Robert Smithson designed and directed the construction of his iconic work the Spiral Jetty in April 1970. The Jetty is a site-specific work, meant to interact with changing conditions of the surrounding water, land, and atmosphere. While located in a relatively barren, unpopulated place, Smithson chose the site not only because of the vast surrounding landscape, but with reference to nearby abandoned oil rigs and the Golden Spike monument marking the 1869 completion of the transcontinental railway. He understood these as industrial ruins, or entropic residues.1 The artist's essay "The Spiral Jetty" and the eponymous film he made with Nancy Holt, can be considered as coordinate "non-site" aspects of the artwork. In 2017 Utah designated the Spiral Jetty as the state's official work of art.
Smithson's planning and design of the Spiral Jetty, like a number of his earthworks, involved a developing process, drawing on a number of factors. These included the physical site itself in its geological, geographical, and ecological complexity. For example, the basalt rock comprising much of the Jetty is the product of extinct volcanoes. From an early age, Smithson was an enthusiastic student of geological history, whose radical breaks and upheavals he saw inscribed in such materials.2 Crystal formation, as he pointed out, follows a spiral pattern that he noted in many natural processes.3 Originally Smithson was attracted to the Rozel Point location because of its abundance of salt crystals and the red algae which proliferated in that section of the Great Salt Lake.
Smithson directed the building of the Jetty, working with a local contractor, Robert "Bob" Phillips. Although Phillips had no previous involvement with artistic work, his knowledge of local materials and experience building dikes in the Great Salt Lake was indispensable.4 Heavy earth moving machinery, which can be seen in the photographic and film records, was used to move 6,650 tons of material.5 Smithson considered several possibilities for construction at the site, including an island. He thought at first that the Jetty was finished in a form that was not fully spiral, but shaped like a hook with a small circle at its end. After considering this for a few days, he insisted that the contractor redo the construction to produce the shape that is now iconic. With some persuasion (and additional payments) the work was done. Finally the Jetty was a full spiral.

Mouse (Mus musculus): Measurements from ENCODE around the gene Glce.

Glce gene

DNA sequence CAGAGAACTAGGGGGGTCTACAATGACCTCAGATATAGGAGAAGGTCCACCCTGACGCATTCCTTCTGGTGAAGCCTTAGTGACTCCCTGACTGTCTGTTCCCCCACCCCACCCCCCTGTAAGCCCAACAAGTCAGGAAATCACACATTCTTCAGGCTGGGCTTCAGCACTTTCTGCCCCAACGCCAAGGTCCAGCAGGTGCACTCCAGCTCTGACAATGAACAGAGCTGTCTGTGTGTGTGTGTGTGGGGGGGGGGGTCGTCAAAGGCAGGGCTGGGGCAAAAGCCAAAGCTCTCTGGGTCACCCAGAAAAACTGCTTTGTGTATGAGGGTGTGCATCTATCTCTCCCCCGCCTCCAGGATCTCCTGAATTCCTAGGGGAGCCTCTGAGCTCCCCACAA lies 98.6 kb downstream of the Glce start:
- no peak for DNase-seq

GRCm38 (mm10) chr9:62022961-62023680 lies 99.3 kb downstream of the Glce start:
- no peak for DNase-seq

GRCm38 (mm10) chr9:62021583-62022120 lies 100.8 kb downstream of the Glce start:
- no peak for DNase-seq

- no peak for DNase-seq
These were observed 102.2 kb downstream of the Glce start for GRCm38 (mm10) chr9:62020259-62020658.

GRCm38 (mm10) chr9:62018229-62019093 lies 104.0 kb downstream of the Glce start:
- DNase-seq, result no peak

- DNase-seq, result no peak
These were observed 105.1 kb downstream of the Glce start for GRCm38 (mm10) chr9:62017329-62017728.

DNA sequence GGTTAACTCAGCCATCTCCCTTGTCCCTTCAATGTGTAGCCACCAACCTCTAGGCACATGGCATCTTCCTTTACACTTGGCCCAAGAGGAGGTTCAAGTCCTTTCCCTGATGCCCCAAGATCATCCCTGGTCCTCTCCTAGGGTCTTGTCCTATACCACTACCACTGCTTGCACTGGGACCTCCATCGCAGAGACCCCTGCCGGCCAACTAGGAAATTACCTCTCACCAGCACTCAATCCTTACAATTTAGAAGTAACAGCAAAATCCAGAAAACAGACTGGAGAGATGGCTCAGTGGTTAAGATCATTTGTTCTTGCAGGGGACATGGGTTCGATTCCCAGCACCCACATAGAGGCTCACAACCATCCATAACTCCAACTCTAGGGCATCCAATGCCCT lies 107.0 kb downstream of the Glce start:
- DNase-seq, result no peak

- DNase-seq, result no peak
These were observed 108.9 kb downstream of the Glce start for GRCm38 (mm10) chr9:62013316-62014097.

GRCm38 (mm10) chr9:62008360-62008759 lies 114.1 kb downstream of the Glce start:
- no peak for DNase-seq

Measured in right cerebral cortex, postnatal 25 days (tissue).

Smithson was a cerebral artist whose ideas of entropy, monumentality, and the history of art inform his work. The Jetty's form suggests similarities with archaic earthworks, such as Native American serpentine mounds (Ohio) or the Nazca lines (Peru).6 However, it differs from such putative predecessors by being built into the water. Those earlier works exist in the form of ruins whose purpose and meaning are now obscure. The Jetty, on the other hand, is the work of an individual rather than a culture, and its author provided intensive accounts of its meaning (see entries on the associated article and film). Another significant difference has to do with the work's temporality. Whereas the archaic works were presumably meant to be durable monuments, the Jetty already suggests and anticipates its own ruin. Smithson was fascinated by the form of the ruined monument. From early on he showed an interest in pyramidal ziggurat forms, constructing both glass versions (e.g. Mirror Strata 1966-69), drawings, and cardboard spiral models.7 He referred several times to the Biblical motif of the Tower of Babel and its association with the disintegration of a single language into a multiplicity of words and tongues.8 The Jetty can be seen as a flattened Tower of Babel. In an earlier essay, a somewhat parodic take on the monumental genre, he spoke of buildings that "don't fall into ruin after they are built but rather rise into ruin before they are built."9 In January 1970, Smithson established Partially Buried Woodshed as a deliberately constructed ruin on the Kent State University campus (Ohio). Smithson's concern with ruins is related to his interest in entropy. According to physical theory, the overall organization of any closed system can only decrease over time. This is illustrated by irreversible changes such as scrambling an egg (it can't be unscrambled) or mixing two differently colored batches of sand in a sandbox (Smithson's example). On this view of time, things can only run down, a tendency suggested perhaps by the Jetty's counter-clockwise orientation (seen from shore). Smithson cited the anthropologist Claude Lévi-Strauss, who adapted the idea to cultures, arguing that the basic structures of social systems inevitably fray and lose their integrity; he playfully renamed his discipline "entropology."10